What: In a speech on economic outlook and monetary policy last Tuesday, the President and CEO of the Federal Reserve Bank of New York, William C. Dudley, suggested, "In terms of the level of rates over the longer-term, I would expect them to be lower than historical averages."
Moreover, he noted the federal funds rate (the rate that guides which the rate which mortgage REITs borrow) is likely to "be well below the 4.25% average level."
He offered three reasons for this:
- Persistent economic headwinds remain from the Great Recession
- Less economic growth potential due to an aging population
- And, low rates encourage banks to lend despite higher capital requirements
So what: Mortgage REITs Annaly Capital (NYSE:NLY) and American Capital Agency (NASDAQ:AGNC) depend on stable borrowing costs to fund their investments in mortgage-backed securities. However, due to the threat of rising interest rates affecting borrowing costs, the two companies have been steadily increasing their use of hedging.
Essentially, the two companies trade their floating interest rates (roughly tied to the federal funds rate) for fixed interest rates. On the plus side, this creates more predictable borrowing costs. The downside is instead of having an average borrowing cost of approximately 0.2%, the companies' are paying closer to 2%. The difference has a severely negative impact on profitability.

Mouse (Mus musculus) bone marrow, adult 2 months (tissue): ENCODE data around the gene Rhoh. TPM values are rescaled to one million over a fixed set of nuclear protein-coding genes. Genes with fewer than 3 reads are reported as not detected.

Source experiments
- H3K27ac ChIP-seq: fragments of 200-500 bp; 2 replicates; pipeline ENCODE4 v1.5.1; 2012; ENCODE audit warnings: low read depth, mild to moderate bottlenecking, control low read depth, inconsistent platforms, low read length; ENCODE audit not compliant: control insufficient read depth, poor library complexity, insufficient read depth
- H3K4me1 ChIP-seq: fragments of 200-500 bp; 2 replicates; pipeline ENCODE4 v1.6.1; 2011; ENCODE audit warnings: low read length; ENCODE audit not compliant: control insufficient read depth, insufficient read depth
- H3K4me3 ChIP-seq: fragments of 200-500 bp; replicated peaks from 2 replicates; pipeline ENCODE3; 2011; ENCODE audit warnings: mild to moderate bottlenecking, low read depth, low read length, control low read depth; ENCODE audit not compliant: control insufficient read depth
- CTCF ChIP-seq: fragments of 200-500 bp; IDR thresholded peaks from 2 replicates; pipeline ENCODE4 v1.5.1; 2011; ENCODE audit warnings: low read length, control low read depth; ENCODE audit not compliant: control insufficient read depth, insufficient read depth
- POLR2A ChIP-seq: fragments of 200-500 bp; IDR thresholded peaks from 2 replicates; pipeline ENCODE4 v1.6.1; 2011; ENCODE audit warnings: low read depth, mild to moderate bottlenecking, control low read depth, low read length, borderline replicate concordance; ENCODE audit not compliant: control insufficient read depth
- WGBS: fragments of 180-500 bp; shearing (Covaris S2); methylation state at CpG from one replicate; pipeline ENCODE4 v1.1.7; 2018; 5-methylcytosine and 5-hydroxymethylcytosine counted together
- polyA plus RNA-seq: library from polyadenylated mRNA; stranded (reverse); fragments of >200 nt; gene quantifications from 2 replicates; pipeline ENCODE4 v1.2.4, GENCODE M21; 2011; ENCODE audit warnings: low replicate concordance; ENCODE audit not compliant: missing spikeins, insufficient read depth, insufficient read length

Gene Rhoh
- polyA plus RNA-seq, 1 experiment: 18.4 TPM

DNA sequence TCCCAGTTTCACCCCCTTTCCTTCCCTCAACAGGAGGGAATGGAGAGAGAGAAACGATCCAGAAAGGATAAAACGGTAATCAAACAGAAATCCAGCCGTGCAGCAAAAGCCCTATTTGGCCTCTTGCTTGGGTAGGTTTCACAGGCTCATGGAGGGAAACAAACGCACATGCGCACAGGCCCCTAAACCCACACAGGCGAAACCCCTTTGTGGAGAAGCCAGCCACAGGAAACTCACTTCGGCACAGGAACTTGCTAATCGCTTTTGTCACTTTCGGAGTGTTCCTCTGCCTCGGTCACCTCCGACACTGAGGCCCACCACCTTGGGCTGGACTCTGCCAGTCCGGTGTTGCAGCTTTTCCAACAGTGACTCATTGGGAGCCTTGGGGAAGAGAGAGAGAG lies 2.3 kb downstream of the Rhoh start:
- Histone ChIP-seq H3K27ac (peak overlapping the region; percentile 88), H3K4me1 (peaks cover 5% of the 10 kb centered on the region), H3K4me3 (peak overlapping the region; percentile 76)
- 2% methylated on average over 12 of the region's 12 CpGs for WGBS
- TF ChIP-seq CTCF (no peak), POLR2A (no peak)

The increase in hedging activity was a bet on short-term interest rates rising, however, considering Dudley's remarks -- as well as similar comments by Federal Reserve Chair Janet Yellen -- we may not see a significant rise in interest rates for well over a year.
Thus, Annaly and American Capital Agency entered into expensive hedging contracts that negatively affected profitability all to protect against rising interest rates that may not actually rise in the foreseeable future.
Now what: Annaly and American Capital Agency's hedges can be separated into buckets by contract duration, or "maturity" -- Annaly is shown in the chart below.
Similar to Annaly, American Capital Agency also has the greatest amount of interest rate swaps (the most highly used form of hedging) in the zero-to-three year maturity bucket.
Considering Dudley's comments it's unlikely short-term interest rates will rise above the 1.78% "Pay Rate" Annaly swapped for in the next two years. Therefore, as Annaly's CEO Wellington Denahan noted in the company first quarter conference call, Annaly is in the process of ending a percentage of these contracts. American Capital Agency is likely to follow suit.
While ending hedging contracts comes at a price, both companies should more than make up the difference by taking advantage of the lower borrowing costs. Ultimately, I see this as one of the few tailwinds mREITs have seen in a long time, and should help the companies post potentially stronger second quarter earnings.